University of Toronto Breakthrough Allows Fast, Reliable Identification of Pathogens
News Jun 21, 2013
Life-threatening bacterial infections cause tens of thousands of deaths every year in North America but current methods of culturing bacteria in the lab can take days to report the specific source of the infection, and even longer to pinpoint the right antibiotic that will clear the infection.
The new technology, reported in the journal Nature Communications, can identify the pathogen in a matter of minutes, and looks for many different bacteria and drug resistance markers in parallel, allowing rapid and specific identification of infectious agents.
“Overuse of antibiotics is driving the continued emergence of drug-resistant bacteria,” said Shana Kelley (Pharmacy and Biochemistry), a senior author of the study. “A chief reason for use of ineffective or inappropriate antibiotics is the lack of a technology that rapidly offers physicians detailed information about the specific cause of the infection.”
Many infections are resistant to first-line antibiotics and there is an urgent, unmet need for technologies that can allow bacterial infections to be rapidly and specifically diagnosed, Kelley said.
The researchers developed an integrated circuit that could detect bacteria at concentrations found in patients presenting with a urinary tract infection.
“The chip reported accurately on the type of bacteria in a sample, along with whether the pathogen possessed drug resistance,” explained Chemistry Ph.D. student Brian Lam, the first author of the study.
One key to the advance was the design of an integrated circuit that could accommodate a panel of many biomarkers.
“The team discovered how to use the liquids in which biological samples are immersed as a ‘switch’ – allowing us to look separately for each biomarker in the sample in turn,” said Ted Sargent (Electrical and Computer Engineering), the other senior author of the report.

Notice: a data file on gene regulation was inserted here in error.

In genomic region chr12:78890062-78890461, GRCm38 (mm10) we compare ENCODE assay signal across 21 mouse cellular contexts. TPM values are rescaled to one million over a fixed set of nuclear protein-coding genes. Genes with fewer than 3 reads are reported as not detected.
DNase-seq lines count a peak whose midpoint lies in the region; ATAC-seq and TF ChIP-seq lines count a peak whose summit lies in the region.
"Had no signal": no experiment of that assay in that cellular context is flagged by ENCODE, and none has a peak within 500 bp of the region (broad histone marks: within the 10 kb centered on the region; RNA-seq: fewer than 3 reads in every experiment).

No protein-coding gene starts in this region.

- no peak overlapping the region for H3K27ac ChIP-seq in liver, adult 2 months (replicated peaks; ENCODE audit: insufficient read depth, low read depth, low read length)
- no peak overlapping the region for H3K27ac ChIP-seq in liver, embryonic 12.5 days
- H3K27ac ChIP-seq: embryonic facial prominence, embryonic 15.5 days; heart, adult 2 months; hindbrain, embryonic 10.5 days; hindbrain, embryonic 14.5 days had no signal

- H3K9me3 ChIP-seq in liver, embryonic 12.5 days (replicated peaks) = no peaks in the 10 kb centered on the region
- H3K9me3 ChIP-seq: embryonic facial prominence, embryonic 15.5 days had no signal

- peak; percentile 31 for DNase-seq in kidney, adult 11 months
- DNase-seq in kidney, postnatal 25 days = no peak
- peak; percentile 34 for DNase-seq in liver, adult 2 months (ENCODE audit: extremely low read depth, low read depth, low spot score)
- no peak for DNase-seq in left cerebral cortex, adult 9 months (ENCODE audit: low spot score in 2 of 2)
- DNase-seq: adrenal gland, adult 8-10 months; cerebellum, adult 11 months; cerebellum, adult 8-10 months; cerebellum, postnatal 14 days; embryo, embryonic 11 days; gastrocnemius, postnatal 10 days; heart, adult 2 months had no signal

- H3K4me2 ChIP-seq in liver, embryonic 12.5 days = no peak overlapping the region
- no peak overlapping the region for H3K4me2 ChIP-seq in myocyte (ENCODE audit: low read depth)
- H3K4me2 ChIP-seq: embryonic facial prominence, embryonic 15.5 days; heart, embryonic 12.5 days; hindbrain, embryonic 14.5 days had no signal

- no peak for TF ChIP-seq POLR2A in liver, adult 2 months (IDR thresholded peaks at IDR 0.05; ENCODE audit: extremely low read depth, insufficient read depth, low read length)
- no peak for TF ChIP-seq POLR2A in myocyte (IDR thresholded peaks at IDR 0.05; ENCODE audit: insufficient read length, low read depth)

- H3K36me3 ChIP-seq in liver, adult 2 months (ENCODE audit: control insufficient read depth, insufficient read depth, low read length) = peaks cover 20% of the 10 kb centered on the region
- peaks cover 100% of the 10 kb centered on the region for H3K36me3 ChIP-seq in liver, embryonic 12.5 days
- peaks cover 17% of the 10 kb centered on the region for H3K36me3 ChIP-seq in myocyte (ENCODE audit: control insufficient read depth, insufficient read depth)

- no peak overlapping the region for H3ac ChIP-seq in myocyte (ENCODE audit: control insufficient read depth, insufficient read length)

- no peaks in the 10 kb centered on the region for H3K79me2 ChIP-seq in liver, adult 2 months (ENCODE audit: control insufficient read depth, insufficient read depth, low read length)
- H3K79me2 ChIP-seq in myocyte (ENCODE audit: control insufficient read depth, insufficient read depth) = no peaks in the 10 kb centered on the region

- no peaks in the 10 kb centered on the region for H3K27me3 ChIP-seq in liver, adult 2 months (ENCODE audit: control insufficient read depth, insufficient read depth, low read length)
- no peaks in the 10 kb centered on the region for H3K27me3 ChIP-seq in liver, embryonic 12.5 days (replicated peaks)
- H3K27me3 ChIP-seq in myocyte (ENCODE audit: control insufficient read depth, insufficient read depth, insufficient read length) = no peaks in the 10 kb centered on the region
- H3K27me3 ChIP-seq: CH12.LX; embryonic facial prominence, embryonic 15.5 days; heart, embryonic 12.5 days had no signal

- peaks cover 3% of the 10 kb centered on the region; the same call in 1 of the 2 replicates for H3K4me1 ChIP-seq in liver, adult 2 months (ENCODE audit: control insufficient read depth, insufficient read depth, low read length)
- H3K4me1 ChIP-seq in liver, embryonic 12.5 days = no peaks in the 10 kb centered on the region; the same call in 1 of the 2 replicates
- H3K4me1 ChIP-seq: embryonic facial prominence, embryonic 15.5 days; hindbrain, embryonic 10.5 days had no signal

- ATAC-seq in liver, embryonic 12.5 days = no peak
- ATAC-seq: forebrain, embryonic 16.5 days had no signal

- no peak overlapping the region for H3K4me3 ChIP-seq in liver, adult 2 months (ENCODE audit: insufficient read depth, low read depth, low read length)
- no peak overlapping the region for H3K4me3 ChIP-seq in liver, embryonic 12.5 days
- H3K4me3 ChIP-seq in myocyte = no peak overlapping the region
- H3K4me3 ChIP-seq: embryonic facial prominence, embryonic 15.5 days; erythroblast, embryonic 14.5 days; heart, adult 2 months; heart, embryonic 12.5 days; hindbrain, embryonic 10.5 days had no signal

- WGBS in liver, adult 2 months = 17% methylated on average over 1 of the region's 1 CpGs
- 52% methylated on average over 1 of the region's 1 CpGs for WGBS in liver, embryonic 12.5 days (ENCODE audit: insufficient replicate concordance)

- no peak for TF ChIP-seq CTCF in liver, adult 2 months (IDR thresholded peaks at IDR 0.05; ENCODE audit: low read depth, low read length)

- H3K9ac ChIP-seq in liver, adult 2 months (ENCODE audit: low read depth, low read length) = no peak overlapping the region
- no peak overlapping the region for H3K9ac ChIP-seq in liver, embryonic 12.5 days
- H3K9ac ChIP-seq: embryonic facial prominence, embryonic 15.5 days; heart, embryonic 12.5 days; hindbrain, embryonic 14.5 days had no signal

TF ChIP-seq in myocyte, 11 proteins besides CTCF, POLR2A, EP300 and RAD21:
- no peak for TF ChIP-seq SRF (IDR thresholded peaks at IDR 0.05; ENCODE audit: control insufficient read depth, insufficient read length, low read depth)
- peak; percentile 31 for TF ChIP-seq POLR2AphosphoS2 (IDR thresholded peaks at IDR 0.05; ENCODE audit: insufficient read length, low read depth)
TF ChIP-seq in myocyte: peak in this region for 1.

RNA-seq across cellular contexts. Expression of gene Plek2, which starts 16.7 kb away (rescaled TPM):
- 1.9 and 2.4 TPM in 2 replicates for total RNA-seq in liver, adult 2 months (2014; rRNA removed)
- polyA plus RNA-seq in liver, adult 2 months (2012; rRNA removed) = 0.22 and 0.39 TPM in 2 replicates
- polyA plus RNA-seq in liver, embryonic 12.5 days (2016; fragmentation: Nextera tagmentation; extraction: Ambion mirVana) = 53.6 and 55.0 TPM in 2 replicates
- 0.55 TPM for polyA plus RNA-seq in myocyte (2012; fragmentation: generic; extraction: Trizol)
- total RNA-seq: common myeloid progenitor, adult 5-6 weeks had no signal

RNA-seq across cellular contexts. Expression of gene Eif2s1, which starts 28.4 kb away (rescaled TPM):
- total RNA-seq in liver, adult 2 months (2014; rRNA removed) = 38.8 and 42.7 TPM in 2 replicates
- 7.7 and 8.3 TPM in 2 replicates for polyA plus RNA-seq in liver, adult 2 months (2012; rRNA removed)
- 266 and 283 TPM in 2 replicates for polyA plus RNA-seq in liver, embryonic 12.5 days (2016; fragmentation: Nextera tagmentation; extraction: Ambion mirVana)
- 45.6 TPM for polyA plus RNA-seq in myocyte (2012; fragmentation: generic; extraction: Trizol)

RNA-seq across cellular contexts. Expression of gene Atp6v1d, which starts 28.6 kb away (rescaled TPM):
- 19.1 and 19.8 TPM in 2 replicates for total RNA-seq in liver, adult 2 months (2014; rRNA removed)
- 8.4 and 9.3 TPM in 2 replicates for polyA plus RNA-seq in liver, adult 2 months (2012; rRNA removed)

“The solution-based circuit chip rapidly and identifies and determines the antibiotic resistance of multiple pathogens – this represents a significant advance in biomolecular sensing,” said Paul S. Weiss, Kavli Chair in NanoSystems Science and Director of the California NanoSystems Institute at UCLA.
Ihor Boszko, director of business development at Xagenic, a Toronto-based in vitro diagnostics company said the breakthrough could have significant practical implications.
"This kind of highly sensitive, enzyme-free electrochemical detection technology will have tremendous utility for near patient clinical diagnostic," said Boszko. "Multiplexing of in vitro diagnostic approach adds the capability of simultaneously testing for multiple viruses or bacteria that produce similar clinical symptoms.
"It also allows for simple and cost effective manufacturing of highly multiplexed electrochemical detectors, which will certainly have a significant impact on the availability of effective diagnostic tools."
Researchers Develop New Method to Generate Human AntibodiesNews
Researchers hope their approach will help researchers rapidly generate therapeutic antibodies for the treatment of infectious diseases and other conditions such as cancer.READ MORE
Large-Scale Production of Living Brain Cells Enables Entirely New ResearchNews
After performing a biopsy on the patient, the skin cells are transformed into brain cells that effectively imitate the disease and the age of the patient.READ MORE
U.S. Study of Dapivirine Ring in Lactating Women Finds Little Drug Gets Into Breast MilkNews
The antiretroviral drug dapivirine that is released from an experimental vaginal ring to protect against HIV is absorbed in very low concentrations into breastmilk.READ MORE
Comments | 0 ADD COMMENT
International Conference and Exhibition on Nanomedicine and Nanotechnology
Nov 23 - Nov 24, 2017
EMBL Conference: European Conference of Life Science Funders and Foundations
Apr 19 - Apr 20, 2018